| Dec 07, 2006

Legalese - December 7, 2006

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Legalese - December 7, 2006 Consumer Tips for Yuletide Shoppers: Part I

by Susan Irwin, LawyerRural Legal Services, Sharbot Lake

Making a list and checking it twice is good advice not only for Santa but also for the rest of us if we want to avoid impulse buying and over-spending this Christmas or “Holiday Season”. Similarly, “Buyer Beware!” and “Be Informed!” are catchy phrases that should dance in the heads of consumers all year, but especially during the countdown to Christmas as shoppers are entreated to buy! Buy! BUY! for that special someone.

For those of you who have not yet finished your Christmas shopping, we want to share with our readers some important consumer tips to help avoid unwanted surprises under the tree.

Tip 1: Returns - Ask Before You Buy

Before you purchase that perfect gift that you just “know” will be loved and treasured find out:

Heart_and_soulIf the store gives full or partial refunds, exchanges or credit notesIf items can only be returned within a certain period of timeWhether special items such as lingerie, cosmetics or jewelry are excluded from the store’s refund policyIf only unopened or clearly unused merchandise can be returnedIf there is a “restocking”, or similar fee to return goods What you will need as proof of purchase (i.e. a sales slip, cancelled cheque, account bill and/or the original packaging and merchandise tags)

Many people believe that stores are required by law to take back goods, but unless it’s part of the purchase contract consumers do not have an absolute right to return “unwanted” gifts or items. Refunds and exchanges are customer service policies which are adopted by some, but not all, retailers. Consumers should keep in mind that unless asked, the retailer is under no obligation to post a sign or otherwise inform the purchaser of its “return” policy.

A similar consumer misconception arises with deposits. Many people believe that if they’ve only paid a deposit they can change their mind and not complete the purchase. However, once a person enters into a legally binding contract, he or she is responsible for paying the full amount by the agreed date. It may not be as simple a matter as forfeiting or losing your deposit!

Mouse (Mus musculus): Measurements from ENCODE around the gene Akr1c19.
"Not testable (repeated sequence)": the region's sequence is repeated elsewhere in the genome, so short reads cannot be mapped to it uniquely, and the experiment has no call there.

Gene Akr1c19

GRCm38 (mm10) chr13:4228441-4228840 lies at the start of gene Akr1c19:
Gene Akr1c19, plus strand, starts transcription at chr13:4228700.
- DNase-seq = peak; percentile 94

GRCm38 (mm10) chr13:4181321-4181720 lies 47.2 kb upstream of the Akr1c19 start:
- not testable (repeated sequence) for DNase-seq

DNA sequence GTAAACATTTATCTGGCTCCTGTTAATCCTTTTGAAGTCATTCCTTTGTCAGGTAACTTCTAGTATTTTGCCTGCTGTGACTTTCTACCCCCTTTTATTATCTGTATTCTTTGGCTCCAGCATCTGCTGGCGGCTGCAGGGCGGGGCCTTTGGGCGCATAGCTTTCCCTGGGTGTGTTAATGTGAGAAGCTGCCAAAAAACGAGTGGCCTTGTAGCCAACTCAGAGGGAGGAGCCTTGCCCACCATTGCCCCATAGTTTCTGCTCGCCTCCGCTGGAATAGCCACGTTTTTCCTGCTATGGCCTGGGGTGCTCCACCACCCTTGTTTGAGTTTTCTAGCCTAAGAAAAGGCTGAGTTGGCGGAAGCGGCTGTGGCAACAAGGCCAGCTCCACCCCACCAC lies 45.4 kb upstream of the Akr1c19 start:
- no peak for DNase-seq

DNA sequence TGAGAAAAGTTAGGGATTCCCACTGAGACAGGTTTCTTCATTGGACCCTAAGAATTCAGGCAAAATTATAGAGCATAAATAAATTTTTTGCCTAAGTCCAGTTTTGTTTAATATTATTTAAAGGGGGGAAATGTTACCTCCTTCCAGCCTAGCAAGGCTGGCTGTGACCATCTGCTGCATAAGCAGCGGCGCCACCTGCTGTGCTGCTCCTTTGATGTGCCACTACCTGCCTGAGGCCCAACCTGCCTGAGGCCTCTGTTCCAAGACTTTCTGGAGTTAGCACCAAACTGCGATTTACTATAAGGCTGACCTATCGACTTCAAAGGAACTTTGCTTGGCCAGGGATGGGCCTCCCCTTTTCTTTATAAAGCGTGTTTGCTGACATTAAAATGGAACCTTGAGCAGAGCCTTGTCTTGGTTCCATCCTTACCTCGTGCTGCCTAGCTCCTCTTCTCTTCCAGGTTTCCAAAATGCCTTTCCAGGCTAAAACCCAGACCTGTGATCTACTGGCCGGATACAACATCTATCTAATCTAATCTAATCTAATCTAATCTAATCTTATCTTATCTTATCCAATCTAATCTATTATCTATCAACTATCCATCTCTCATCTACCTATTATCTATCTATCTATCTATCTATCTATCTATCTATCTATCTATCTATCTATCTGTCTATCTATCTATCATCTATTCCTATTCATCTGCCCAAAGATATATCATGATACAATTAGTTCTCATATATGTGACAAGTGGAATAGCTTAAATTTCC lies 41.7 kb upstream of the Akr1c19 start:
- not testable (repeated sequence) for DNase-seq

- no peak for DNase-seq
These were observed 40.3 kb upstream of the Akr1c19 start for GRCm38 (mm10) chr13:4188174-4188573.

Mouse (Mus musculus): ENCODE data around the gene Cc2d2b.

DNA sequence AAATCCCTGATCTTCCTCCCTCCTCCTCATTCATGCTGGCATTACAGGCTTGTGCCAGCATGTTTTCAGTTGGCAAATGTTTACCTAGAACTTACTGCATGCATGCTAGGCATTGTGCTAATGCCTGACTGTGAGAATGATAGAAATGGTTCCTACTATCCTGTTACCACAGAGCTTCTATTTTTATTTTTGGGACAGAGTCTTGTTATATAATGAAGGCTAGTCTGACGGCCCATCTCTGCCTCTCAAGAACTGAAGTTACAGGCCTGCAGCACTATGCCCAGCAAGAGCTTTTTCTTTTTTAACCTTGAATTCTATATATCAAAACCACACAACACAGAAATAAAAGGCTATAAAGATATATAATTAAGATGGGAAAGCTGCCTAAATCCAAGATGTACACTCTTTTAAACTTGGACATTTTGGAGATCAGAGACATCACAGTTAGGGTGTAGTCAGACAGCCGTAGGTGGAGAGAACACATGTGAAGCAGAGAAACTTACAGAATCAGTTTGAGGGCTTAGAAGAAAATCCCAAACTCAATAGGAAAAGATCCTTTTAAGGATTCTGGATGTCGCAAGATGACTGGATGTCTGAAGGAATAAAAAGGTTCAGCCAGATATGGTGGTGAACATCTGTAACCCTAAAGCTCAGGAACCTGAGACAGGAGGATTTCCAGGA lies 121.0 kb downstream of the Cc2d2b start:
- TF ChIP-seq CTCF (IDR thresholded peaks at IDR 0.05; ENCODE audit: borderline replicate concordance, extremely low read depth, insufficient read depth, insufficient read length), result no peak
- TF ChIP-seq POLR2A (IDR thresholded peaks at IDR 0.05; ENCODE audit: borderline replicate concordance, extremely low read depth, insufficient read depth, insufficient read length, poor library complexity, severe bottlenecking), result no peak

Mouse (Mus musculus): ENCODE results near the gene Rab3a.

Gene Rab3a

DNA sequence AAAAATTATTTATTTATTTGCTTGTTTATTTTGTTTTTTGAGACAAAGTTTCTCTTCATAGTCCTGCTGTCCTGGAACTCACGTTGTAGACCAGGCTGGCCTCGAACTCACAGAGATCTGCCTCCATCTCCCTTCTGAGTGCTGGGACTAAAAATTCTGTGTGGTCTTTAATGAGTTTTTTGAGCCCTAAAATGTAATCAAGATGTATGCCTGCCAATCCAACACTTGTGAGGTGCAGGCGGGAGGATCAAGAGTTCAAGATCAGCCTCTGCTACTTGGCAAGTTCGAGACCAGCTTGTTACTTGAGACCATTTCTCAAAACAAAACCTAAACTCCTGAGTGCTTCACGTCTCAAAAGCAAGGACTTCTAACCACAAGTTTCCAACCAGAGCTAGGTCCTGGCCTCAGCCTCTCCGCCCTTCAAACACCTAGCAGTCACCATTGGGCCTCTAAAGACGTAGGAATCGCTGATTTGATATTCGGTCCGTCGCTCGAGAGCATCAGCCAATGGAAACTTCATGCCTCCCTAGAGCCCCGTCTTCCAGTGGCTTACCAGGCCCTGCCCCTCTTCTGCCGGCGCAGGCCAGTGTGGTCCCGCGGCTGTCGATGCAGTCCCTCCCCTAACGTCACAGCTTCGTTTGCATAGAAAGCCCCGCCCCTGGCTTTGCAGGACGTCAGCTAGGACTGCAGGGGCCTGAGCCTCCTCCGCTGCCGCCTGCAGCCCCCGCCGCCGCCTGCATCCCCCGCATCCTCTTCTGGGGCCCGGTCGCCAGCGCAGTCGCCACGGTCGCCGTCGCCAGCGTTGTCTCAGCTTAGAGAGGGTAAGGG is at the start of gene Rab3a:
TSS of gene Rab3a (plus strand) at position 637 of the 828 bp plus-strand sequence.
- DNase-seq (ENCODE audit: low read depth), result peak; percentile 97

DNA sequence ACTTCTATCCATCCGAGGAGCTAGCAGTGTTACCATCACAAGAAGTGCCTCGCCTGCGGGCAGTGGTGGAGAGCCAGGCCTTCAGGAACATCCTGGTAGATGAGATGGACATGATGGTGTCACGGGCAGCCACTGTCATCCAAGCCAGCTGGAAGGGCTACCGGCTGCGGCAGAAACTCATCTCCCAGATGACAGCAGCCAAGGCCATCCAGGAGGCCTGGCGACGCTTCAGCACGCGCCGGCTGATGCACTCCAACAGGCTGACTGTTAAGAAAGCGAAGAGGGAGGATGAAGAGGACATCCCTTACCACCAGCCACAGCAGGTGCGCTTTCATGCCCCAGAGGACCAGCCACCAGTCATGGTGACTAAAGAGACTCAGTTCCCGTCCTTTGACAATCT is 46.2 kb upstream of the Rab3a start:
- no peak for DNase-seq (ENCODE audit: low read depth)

If you don’t understand an agreement, ask the seller to explain it clearly before you buy Make sure you get all promises in writing and keep your receipts.

Tip 2: Gift Cards (unlike diamonds) May Not Last Forever

If, instead of accepting the risk and hassle of trying to exchange or return an unsuitable gift, you decide in favour of purchasing a gift card or gift certificate for your special someone, you’re not alone. It is estimated by retail consulting firm J.C. William that the gift card market in the United States will reach $70 billion in 2006 up from $45 billion in 2003 and $1 billion in 1995. With this surge in consumer demand, it is perhaps not surprising that retailers have found ways to capitalize on the popularity and convenience of this consumer trend by imposing expiry dates and/or some kind of service fee or loss of value of the gift card after a specific length of time. Often the terms and conditions associated with the gift card are not prominently displayed, putting the onus on the consumer to find out:

Whether there is an expiration date on use of the gift card (commonly 18 months or two years)Whether the value of the card will decline over time or if there is a service feeWhether there are any other limits on gift card use, such as whether certain products are exempt from purchase with a gift card, or if the gift card or its remaining balance after being used for a purchase can be redeemed for cash

In a move to regulate the gift card market, the Ontario government has introduced new consumer protection legislation that, if passed, will allow it to eliminate expiry dates and regulate the terms and conditions for gift cards. According to a government press release, the proposed legislation is intended to ensure that the consumers of Ontario “will get what they pay for” but will not apply to loyalty cards, discount coupons or promotional/charitable gift cards. This Holiday Season consumers should be aware that the proposed consumer protection legislation is not yet law and when passed is unlikely to apply to this year’s purchase of gift cards. As a consequence: Buyer Beware! Be an informed consumer and watch for our next Consumer Tips column.

Before then, if you have a consumer question, please give us a call at 613-279-3252, (toll free 1-888-777- 8916) or simply drop by. The price is right: Rural Legal Services provides legal information without charge to area residents. Alternatively, you can contact the Consumer Services Bureau of the Ministry of Government Services at 416-326-8665 or visit the Ministry website at www.gov.on.ca/MGS and follow the consumer protection links.

Part II

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